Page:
Not only does exercise shore up your muscle strength, which provides joint stability, but certain low-impact exercise techniques like yoga or swimming can help stretch your body, alleviate stiffness, and improve your flexibility and pain management tools.
Gently stretching, going on walks, or practicing tai chi can improve your range of motion and preserve the joint health you still have.
If you are overweight or obese, your weight-bearing joints like your knees are under extra strain, which could quicken the progression of DJD. Losing excess weight may not only improve your joint pain but could also save you from other health dangers like heart disease and type 2 diabetes.
Getting a good night's sleep improves your mood and mental health and allows your joints to rest and recover at the end of each day. Tips for a good night's sleep include sticking to a regular bedtime, following the same pre-sleep routines, and going to bed in a cool, dark room.
Hot and Cold Therapy
You can help relieve joint pain by applying a heating pad or cold compresses as needed to the afflicted joints. Doing so can reduce swelling and inflammation and draw blood to the area to help repair surrounding tissue damage.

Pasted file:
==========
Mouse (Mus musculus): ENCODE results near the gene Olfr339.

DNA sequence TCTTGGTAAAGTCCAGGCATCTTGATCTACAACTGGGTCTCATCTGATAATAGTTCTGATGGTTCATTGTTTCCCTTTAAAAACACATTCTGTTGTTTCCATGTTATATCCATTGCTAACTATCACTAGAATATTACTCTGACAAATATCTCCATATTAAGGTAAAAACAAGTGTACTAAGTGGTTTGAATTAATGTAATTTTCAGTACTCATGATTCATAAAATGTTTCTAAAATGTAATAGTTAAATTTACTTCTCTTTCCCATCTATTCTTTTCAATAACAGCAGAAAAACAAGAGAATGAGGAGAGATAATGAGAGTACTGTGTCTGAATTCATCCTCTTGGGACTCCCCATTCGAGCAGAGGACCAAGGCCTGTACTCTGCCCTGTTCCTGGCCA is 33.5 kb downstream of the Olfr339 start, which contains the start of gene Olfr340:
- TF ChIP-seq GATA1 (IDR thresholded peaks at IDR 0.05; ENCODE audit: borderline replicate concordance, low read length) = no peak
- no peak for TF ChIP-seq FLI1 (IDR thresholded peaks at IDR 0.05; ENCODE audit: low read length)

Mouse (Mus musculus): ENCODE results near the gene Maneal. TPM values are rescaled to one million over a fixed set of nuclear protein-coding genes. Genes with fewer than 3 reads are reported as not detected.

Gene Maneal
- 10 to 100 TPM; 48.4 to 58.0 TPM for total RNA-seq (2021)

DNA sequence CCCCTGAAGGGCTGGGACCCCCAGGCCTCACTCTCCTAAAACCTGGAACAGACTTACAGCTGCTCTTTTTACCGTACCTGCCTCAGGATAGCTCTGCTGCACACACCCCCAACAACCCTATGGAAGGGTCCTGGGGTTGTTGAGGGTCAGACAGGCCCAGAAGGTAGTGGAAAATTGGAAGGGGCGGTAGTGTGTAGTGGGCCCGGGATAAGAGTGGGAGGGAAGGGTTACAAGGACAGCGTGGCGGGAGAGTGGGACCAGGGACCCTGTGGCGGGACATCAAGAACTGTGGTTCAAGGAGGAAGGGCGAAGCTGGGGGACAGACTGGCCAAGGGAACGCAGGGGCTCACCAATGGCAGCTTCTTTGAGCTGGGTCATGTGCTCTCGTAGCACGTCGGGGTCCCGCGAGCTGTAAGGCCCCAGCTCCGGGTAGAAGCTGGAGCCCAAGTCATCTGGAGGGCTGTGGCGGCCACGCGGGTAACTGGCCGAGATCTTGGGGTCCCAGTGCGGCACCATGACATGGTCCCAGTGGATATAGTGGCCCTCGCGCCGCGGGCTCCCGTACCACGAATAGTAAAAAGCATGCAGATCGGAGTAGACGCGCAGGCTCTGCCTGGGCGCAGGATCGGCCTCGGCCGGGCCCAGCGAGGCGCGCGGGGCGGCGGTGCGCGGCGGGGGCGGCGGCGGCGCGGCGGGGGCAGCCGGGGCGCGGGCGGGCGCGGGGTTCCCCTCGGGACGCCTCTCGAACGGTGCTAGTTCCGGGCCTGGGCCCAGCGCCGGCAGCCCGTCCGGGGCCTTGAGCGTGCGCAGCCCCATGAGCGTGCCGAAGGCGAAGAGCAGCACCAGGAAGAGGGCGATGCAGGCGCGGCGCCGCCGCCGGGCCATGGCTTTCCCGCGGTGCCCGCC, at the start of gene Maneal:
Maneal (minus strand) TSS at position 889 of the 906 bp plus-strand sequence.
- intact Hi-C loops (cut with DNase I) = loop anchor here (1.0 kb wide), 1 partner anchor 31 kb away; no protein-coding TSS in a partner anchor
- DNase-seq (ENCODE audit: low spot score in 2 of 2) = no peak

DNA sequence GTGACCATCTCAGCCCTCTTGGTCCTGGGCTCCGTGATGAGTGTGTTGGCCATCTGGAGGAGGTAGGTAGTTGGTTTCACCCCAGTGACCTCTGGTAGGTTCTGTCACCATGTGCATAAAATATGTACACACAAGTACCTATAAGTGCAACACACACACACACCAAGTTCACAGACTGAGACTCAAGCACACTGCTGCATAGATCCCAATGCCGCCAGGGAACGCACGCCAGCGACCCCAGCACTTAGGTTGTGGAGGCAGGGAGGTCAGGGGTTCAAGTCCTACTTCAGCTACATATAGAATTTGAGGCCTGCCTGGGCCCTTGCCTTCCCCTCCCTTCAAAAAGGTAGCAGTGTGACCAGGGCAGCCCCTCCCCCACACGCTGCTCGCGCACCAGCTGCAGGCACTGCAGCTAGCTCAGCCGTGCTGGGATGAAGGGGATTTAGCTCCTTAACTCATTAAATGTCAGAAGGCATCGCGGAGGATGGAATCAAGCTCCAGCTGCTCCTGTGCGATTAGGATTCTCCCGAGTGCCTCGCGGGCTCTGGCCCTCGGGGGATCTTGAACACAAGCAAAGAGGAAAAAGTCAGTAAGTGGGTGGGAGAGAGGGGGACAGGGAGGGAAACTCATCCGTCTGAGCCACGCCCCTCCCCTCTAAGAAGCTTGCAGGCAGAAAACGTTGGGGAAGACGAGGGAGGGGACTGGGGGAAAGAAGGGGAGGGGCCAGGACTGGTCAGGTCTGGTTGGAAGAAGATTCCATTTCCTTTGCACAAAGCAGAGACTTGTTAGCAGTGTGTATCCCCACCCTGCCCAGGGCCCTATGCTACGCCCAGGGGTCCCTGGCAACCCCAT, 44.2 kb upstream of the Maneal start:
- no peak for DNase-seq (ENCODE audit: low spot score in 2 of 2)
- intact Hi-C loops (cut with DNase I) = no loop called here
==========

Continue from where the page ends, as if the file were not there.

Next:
Medications and pain killers that may help you manage DJD include:
- OTC analgesics: Over-the-counter painkillers like acetaminophen (Tylenol) along with pain-relieving gels, creams, or topical patches may help you manage pain flare-ups.
- NSAIDs: Nonsteroidal anti-inflammatory drugs like ibuprofen (Advil) and naproxen (Aleve) can help reduce swelling and joint pain.
- Antidepressants: The antidepressant duloxetine (Cymbalta) may be useful in helping you achieve pain relief—ask your doctor if it's appropriate for your condition.
- Corticosteroids: Oral or injected corticosteroids are prescription medications that can provide joint pain relief.
DJD Natural Treatments
Your doctor may advise that you try to avoid relying on drugs if you can manage your pain more naturally. Here are non-drug supplements that could help your DJD symptoms.
- Green tea
- Fish oil
Likewise natural physical treatment options include:
- Physical therapy
- Massage therapy
- Epsom salt baths
Don't Let Degeneration Get You Down
There are very few upsides when it comes to degenerative conditions: the pain you're in now might be persistent and progressive, and it's hard to find a silver lining in what, medically speaking, is a downward slope. Focus not on what you can't control, instead set your sights on how healthy you can be around degenerative joint disease, how well you can preserve your joints, and how you can build strength going forward.